Omer feels that communication was insufficient. After his asylum claim was refused by the Home Office the first time, and because of miscommunication, Omer became homeless for 40 days. He was taken off the streets when the pandemic broke out and then moved to a hotel in Muswell Hill, 10 miles away on the other side of the capital.

Omer has stayed in a number of Home Office hotels, having fled Saudi Arabia four years ago. Image: Supplied.

He spent a year there. The options for food were limited. Migrant Voice found that few asylum seekers living in Home Office accommodation have access to basic kitchen facilities, with even kettles barred from rooms. 

“There were no different food options for different people,” he adds. “If you have health issues or if you are vegan, they don’t have any different options for a meal. We were served the same food every day at the same time.”

Hayes says this is a problem in Barry House too. “The food is a really pressing day-to-day concern for the residents there. I regularly have families approaching me and saying: ‘I can’t get my children to eat any more.’ The food is so unappetising and it really is affecting their health. We haven’t seen any shift in approach at all.”

The Home Office claims “asylum-seekers in receipt of catered accommodation are provided with three meals a day along with snacks and water, and a weekly allowance where eligible”. 

Omer has type one diabetes and cannot eat canned or processed food. He gave staff members his medical records, but they needed a letter from a GP. “It took around a month and my diabetes was getting worse,” he says. 

“One time I took food from the canteen, I wanted to be outside. They say you’re not allowed to eat outside. I said: ‘Is this a hotel or a prison?’ They say we have to follow the rules.”

Hayes has concerns about the health of residents. “The NHS does an absolutely brilliant job providing health services,” she explains. “But it’s an unsuitable environment for people who have issues associated with trauma. And there are issues around providing care for residents who are disabled or pregnant women.”

Omer is now in a better accommodation which makes adjustments for his diabetes – but others have been left behind. 

Hayes says asylum seekers arrive in Barry House with nothing. They have no shoes, clothing or winter coats. “The Home Office contract doesn’t even extend to providing underwear, and I would say the very basics of human dignity. 

“That is assumed to be a local community responsibility, but the council is not funded to provide that either. The local community is very willing to help, but there aren’t storage facilities for second-hand clothing or baby equipment for example. It becomes quite a logistical effort.”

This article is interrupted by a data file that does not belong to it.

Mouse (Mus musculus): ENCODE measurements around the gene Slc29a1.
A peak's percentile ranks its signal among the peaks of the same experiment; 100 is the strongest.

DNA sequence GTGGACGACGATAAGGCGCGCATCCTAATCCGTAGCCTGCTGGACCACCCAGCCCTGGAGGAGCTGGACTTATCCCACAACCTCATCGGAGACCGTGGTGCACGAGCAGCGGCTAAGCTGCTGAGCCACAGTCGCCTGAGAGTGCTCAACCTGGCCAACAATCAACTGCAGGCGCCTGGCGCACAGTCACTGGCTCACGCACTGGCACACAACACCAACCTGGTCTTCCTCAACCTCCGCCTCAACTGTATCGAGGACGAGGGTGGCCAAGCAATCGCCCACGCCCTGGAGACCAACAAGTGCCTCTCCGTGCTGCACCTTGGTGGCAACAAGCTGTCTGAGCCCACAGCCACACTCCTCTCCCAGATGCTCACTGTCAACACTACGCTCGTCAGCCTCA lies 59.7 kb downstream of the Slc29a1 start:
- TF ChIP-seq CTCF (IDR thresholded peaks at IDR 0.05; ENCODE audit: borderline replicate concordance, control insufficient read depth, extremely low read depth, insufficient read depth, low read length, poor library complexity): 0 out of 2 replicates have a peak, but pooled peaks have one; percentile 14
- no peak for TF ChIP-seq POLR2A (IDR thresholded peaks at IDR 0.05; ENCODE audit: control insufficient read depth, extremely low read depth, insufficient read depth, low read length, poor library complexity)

Hayes met a mother who had been placed in Barry House from North London with her family. They’d entered the asylum system because they’d been in the UK on a student visa, which had come to an end, but during that time, while she and her husband were students, it became clear that they faced a threat to their life back home. Her husband’s brother had been murdered. 

She was travelling every day from Barry House to Enfield to take her daughter to primary school because she didn’t want to disrupt her daughter’s education. She sat on a park bench through the school day. She couldn’t afford to buy lunch. She would then pick up her daughter and bring her back to South London. Hayes says that was devastating. 

“I have met many residents of Barry House over a long period of time. They are some of the most humbling conversations I’ve ever had with people who have got such skills and talents and potential. Their lives have been devastated in their own countries and they desperately want to be able to start to rebuild and settle and contribute to our country.”

Hayes has consistently raised her concerns about Barry House with both the government and the private contractor, including in Parliament in July last year. She claims the response has often been to “deny the problems and state that everything has been done in accordance with the Home Office contract”. 

The Home Office told The Big Issue it cannot comment on the operational arrangements for individual hotels, but it works with providers when concerns are raised. Clearsprings Ready Homes, which is the provider for Barry House, denied to comment. 

“The Illegal Migration Bill and this government’s narrative around the asylum system sets up a very different portrayal of those residents, which doesn’t reflect the reality,” Hayes adds. “My experience of Barry House is a window into a system that is really broken, like so many things across the country after 13 years of Conservative government.”